The Logic and Flow of Matthew Chapters Five to Ten

There are three distinct actions in the following passage. See if you can find them:

“Jesus went through all their towns and villages, teaching in their synagogues, preaching the good news of the kingdom, and healing every disease and sickness. When he saw the crowds, he had compassion on them because they were harassed and helpless, like sheep without a shepherd. Then he said to his disciples, The harvest is plentiful, but the workers are few. Ask the Lord of the harvest therefore to send out workers into the harvest field” (Matthew 9:35-38).

Here is the breakdown:

  1. Lots of teaching and preaching around Galilee
  2. Healing all their diseases and sickness
  3. Then asking the father for many more harvest workers

Now let’s go back a few chapters and work forward from Matthew 5 to 10:

  1. In Matthew 5-7 we see Jesus preaching and teaching at the sermon on the mount
  2. In Matthew 8-9 we see 10 examples of Jesus healing and performing miracles
  3. In Matthew 10 we see Jesus sending out the 12 disciples as extra harvest workers

Look familiar? Matthew 9:35-38 is Matthew’s very clever summary of the first two sections and the pivot to the third. I’d never seen the connection before! Those first two sections are clearly a means to an end, advertising the truth, drawing us on to the key section, Matthew 10. The harvest is the real goal, not just teaching and healing. Total social transformation was what Jesus wanted all along. Galilee was the experiment to see if it would work.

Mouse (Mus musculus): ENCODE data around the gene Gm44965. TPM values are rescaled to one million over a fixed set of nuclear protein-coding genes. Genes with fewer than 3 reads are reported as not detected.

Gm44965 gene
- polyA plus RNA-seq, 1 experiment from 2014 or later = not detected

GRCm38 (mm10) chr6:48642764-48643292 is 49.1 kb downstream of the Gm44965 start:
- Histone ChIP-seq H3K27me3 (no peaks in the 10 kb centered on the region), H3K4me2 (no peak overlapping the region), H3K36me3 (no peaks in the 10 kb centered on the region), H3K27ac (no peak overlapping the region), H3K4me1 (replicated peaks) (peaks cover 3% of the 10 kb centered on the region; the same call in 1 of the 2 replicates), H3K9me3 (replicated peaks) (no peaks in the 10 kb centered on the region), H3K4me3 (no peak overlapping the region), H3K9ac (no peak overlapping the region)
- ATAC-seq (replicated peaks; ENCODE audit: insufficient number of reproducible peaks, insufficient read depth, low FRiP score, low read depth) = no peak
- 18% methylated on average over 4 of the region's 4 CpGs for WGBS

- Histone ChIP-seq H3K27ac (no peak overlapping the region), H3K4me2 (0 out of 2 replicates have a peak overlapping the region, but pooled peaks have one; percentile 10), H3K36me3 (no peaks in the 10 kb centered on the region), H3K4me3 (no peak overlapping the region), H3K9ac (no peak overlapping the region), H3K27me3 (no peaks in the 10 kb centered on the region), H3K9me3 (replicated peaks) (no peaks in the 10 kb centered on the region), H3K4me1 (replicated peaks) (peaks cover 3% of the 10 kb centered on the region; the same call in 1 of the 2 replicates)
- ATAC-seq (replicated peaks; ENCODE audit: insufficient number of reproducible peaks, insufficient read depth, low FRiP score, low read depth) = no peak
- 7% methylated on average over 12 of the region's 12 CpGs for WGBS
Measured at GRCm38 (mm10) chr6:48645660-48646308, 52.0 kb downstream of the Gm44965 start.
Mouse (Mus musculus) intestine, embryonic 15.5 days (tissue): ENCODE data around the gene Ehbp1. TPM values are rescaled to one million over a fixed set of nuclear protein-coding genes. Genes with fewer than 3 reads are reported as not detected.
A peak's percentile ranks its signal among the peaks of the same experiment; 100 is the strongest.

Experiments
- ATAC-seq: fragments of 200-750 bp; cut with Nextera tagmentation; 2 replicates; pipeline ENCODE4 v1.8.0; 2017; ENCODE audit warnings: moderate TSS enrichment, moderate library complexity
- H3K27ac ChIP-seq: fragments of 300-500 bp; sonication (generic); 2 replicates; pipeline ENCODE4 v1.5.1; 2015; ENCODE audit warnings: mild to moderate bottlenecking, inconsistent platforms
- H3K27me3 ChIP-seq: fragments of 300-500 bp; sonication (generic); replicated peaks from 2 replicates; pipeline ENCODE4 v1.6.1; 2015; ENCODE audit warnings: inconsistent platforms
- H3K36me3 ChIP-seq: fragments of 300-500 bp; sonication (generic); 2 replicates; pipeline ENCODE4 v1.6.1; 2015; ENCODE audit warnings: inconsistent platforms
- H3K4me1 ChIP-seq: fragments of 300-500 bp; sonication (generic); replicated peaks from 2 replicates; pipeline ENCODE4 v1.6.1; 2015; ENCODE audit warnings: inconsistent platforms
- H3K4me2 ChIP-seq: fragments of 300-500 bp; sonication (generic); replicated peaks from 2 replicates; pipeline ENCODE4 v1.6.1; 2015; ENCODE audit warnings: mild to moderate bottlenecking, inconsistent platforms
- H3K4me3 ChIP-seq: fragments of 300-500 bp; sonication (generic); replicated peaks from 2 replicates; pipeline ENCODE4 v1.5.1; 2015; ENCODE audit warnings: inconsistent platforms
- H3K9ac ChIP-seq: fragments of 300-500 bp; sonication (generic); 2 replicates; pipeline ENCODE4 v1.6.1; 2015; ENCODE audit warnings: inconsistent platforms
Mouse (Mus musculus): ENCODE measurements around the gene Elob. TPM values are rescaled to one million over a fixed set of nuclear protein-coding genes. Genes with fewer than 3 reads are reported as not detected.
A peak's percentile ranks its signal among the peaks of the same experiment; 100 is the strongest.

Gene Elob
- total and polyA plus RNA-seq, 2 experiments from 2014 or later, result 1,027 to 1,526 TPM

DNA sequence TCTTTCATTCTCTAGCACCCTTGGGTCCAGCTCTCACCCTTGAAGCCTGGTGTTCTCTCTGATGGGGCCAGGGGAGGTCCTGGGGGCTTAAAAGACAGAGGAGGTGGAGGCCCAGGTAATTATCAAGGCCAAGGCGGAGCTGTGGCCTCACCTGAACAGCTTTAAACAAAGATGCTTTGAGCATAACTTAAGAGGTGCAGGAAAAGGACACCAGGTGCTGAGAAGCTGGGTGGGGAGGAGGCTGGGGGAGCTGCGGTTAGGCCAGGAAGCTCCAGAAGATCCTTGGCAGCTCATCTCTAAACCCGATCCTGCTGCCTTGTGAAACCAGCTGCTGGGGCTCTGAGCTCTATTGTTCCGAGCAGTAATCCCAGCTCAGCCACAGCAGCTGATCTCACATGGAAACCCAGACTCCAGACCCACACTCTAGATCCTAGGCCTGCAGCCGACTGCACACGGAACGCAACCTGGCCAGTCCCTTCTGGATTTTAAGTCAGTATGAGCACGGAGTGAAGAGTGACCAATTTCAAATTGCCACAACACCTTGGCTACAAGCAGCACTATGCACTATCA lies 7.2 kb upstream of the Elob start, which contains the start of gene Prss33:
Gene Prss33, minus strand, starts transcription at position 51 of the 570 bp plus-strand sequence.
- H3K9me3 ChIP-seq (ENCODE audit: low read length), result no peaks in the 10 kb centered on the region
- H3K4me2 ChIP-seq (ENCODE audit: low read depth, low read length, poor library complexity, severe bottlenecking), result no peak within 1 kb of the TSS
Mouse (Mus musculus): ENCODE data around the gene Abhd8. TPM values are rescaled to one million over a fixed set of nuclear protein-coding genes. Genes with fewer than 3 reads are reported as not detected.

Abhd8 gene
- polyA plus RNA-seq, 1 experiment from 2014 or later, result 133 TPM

That’s why Matthew 10 is a very detailed recording of what Jesus said to do and one of the most important chapters in the New Testament. It is a full description of how 12 ordinary men could transform Galilee. Galilee was the template, the trial run, for the future transformation of the world.

The 12 were first given authority to do what Jesus had been doing. They were then sent out, probably in great fear and trepidation, to towns and villages all over Galilee to repeat what Jesus had been doing: Heal the sick, cast out demons and tell them the joyful news that the kingdom of God has arrived on earth.

And off they went.

Did it work? YES! Luke 9:1-9 briefly describes the same event as Matthew 10 but gives us the results. In verse 6 it says that they set out and went from village to village, preaching the gospel and healing people everywhere. They even aroused the concern of the local political ruler, Herod the Tetrarch. Rumours were pouring into his court from all over Galilee that John The Baptist, whom he had already beheaded, was resurrected and doing these things, or it might be Elijah or some of the other prophets come back to life. The disciples obviously created quite a stir. Truth was speaking to power. The disciples must have come back pumped!

But here is a curious thing: Why does Matthew 10 go into incredible detail about the instructions they were given by Jesus when Luke hardly says anything. I believe Matthew recorded the details he heard personally for posterity, while we know Luke was only recording these events years after they happened as a second-hand historian. Matthew knew that what he heard from the master was THE blueprint and THE methodology for the future global harvest, first nutted out in Galilee. Later, after Jesus rose from the dead, the brief would be expanded to the whole world (Matthew 28:18-20), but the blueprint would be exactly the same.

And it worked for the first few hundred years, until the church rediscovered religion and shoved the new wine of the Good News into the old wineskin of dead human institutions. The rest is history until today as the modern church rediscovers the power of Matthew 10’s instructions, with results equal to what you just read about from Luke 9.

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